Talking to Kids About Kissing

By K. Nola Mokeyane
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There comes a time in life when parents may need to have a conversation with their children about kissing. This conversation serves as a subtle reminder that your little one is not so little anymore, and is necessary in order to prepare your child for healthy life experiences. Children can display kissing behavior as early as 5 years old, according to child development specialists on Fairfax County, Virginia's government website. It's best for parents to establish open communication with their children early on, says Sunindia Bhalla at, a parent resource supported by the Massachusetts Child Trust Fund, to make it easier to discuss increasingly complex or sensitive issues with children as they get older.

Kissing Education

It's helpful for parents to give children background information and teach them about the different types of kissing. While kissing is most often associated with sexual intimacy, parents should inform children that people also kiss to show affection to family members and animals, or as a cultural custom. Dr. Kim and Dr. Kate, medical professionals for Australia's Child and Youth Health website, say that some scientists believe kissing started when ancient humans used to chew their babies' food in order to feed them. Dr. Kim and Dr. Kate also say some cultures kiss on the mouth and others on the cheek as a form of greeting each other, while others believe that kissing should only be done in private.

Kissing and Puberty

As preteens go through puberty and experience increased sexual development, they may gain a preoccupation with sexuality, say child development specialists at Fairfax County, Virginia's website. Parents should begin talking with their preteens not only about kissing, but sexual intimacy as well. Distinguished University Professor at Temple University Laurence Steinberg, Ph.D., in "Psychology Today" recommends parents begin a conversation with their preteens about sex as early as 10 to 12 years old. While preteens may be more interested in kissing and "dating" than having sex, starting an early and open dialogue with your preteen empowers her with information so she can make responsible choices about sex in her teen years.

Set Boundaries

While it's developmentally appropriate for children and preteens to be curious about kissing, it's imperative that parents set boundaries with their children so they are well-aware of appropriate and inappropriate behaviors. In an interview on, Dr. Steven C. Atkins, Psy.D., a clinical associate at Dartmouth Medical School's department of child psychiatry and author, encourages parents to be honest with their children about issues of sexuality, such as kissing, but to clearly outline appropriate times and people with whom to have these discussions. Parents should also let their kids know that kissing is inappropriate in most settings and situations -- such as in school and among friends -- as many children and parents may view this as inappropriate touching.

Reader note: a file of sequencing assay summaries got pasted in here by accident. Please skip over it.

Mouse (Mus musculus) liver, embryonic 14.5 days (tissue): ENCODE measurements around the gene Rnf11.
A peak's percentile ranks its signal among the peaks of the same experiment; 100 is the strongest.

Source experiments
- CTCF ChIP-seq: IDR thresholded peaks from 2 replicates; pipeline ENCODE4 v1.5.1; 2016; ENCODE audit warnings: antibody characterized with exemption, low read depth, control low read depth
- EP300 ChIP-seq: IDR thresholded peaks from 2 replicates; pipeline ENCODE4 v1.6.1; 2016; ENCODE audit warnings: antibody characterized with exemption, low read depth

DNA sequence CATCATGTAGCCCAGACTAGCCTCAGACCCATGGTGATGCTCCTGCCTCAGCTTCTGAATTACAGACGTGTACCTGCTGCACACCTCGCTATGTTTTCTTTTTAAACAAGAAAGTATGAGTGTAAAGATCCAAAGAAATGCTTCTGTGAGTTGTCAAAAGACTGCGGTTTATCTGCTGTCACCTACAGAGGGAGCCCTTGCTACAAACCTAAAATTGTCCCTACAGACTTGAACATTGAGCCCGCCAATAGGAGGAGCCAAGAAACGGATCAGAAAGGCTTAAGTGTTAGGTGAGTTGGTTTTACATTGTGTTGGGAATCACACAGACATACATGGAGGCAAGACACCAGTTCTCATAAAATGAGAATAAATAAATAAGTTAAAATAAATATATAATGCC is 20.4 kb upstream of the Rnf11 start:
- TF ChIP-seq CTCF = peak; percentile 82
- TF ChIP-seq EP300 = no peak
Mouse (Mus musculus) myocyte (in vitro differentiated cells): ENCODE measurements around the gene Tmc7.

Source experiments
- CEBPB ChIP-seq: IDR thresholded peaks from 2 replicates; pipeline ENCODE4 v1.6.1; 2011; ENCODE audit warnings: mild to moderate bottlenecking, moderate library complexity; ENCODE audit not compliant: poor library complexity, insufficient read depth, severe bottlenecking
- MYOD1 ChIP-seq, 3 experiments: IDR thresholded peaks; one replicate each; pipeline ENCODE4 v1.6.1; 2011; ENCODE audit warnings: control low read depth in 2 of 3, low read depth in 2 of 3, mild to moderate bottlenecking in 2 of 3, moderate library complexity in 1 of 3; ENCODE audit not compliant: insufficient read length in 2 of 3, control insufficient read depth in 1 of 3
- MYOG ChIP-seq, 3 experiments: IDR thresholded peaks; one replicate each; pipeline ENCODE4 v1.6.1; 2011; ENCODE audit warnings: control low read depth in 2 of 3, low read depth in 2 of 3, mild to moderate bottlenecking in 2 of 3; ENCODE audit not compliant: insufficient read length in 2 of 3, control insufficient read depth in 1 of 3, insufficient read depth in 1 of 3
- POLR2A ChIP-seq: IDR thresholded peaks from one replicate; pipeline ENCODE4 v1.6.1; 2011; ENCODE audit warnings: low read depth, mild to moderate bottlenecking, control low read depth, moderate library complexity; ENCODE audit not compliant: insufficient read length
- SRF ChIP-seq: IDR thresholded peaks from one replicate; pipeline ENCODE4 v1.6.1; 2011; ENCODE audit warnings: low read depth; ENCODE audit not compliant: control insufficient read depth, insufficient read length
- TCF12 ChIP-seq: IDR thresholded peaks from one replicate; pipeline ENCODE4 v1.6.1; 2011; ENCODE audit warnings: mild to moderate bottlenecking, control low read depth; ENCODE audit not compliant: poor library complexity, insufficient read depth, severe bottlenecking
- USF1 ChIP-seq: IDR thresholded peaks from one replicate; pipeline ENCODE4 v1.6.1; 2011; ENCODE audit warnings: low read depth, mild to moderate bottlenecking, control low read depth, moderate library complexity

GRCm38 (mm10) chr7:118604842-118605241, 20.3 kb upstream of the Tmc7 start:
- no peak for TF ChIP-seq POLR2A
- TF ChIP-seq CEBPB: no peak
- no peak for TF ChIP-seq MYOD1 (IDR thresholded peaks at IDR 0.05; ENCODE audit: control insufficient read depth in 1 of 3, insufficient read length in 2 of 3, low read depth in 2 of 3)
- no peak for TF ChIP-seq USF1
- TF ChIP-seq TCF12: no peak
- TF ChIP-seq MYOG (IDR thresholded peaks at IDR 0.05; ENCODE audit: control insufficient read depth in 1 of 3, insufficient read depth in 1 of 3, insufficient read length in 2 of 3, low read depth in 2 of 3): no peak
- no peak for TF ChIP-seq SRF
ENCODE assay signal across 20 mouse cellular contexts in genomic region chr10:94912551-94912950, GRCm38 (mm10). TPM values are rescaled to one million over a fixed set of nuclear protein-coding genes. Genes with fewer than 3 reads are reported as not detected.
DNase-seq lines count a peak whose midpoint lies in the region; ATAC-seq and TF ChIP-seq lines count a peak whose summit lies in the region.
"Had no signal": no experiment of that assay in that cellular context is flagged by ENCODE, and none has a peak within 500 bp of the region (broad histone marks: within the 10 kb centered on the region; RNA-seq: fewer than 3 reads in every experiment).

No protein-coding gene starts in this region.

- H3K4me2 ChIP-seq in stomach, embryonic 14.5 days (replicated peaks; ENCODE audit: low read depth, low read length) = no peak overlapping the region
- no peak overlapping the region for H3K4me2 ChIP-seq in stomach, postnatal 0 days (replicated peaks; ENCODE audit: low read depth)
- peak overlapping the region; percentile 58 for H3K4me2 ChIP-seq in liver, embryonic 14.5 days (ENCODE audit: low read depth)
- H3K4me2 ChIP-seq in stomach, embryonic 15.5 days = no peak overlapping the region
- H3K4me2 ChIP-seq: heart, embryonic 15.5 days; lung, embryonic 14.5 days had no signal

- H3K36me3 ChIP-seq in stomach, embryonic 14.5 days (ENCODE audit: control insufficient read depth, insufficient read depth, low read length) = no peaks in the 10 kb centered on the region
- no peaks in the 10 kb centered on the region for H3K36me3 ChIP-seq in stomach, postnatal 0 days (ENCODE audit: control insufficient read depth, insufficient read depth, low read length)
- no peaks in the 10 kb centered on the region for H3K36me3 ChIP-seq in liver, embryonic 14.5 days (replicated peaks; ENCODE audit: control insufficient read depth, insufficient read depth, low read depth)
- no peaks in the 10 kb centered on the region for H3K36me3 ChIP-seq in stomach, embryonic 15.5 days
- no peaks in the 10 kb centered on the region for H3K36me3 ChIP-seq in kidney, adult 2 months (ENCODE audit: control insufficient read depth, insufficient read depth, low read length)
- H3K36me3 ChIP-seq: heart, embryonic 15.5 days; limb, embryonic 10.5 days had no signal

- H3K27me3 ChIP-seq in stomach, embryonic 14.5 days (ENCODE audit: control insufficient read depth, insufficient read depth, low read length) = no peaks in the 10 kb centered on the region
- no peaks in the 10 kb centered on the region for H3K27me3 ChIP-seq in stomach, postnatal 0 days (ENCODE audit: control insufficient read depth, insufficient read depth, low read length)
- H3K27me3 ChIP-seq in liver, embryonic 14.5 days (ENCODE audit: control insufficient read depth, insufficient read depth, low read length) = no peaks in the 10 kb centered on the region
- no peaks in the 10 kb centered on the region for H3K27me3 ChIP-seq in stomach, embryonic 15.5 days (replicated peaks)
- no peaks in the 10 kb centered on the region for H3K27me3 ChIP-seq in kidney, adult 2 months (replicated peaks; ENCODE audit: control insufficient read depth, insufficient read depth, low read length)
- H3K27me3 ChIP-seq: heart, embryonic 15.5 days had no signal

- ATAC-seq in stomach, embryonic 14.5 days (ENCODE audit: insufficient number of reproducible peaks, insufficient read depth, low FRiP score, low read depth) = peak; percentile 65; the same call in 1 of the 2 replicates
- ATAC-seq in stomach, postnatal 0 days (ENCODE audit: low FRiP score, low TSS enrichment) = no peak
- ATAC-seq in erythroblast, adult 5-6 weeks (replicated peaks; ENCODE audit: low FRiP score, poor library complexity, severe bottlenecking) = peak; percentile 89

Field Questions

Since communication is a two-way street, be sure to allow your child to ask plenty of questions about kissing. Former director of health for the NYC Department of Education Fred Kaeser, Ph.D., notes in "Psychology Today" that today's children are more aware of sexual content than in previous generations. Kaeser says that as a result, parents should be approachable and answer their children's questions -- no matter how sexually advanced their questions are. If your 6-year-old wants to know about French kissing, instead of ignoring or dismissing the question, tell her that it's a type of kissing that older people do when they love each other, and that she's got some years before she has to think about it.

About the Author

K. Nola Mokeyane has written professionally since 2006, and has contributed to various online publications, including "Global Post" and Modern Mom. Nola enjoys writing about health, wellness and spirituality. She is a member of the Atlanta Writer's Club.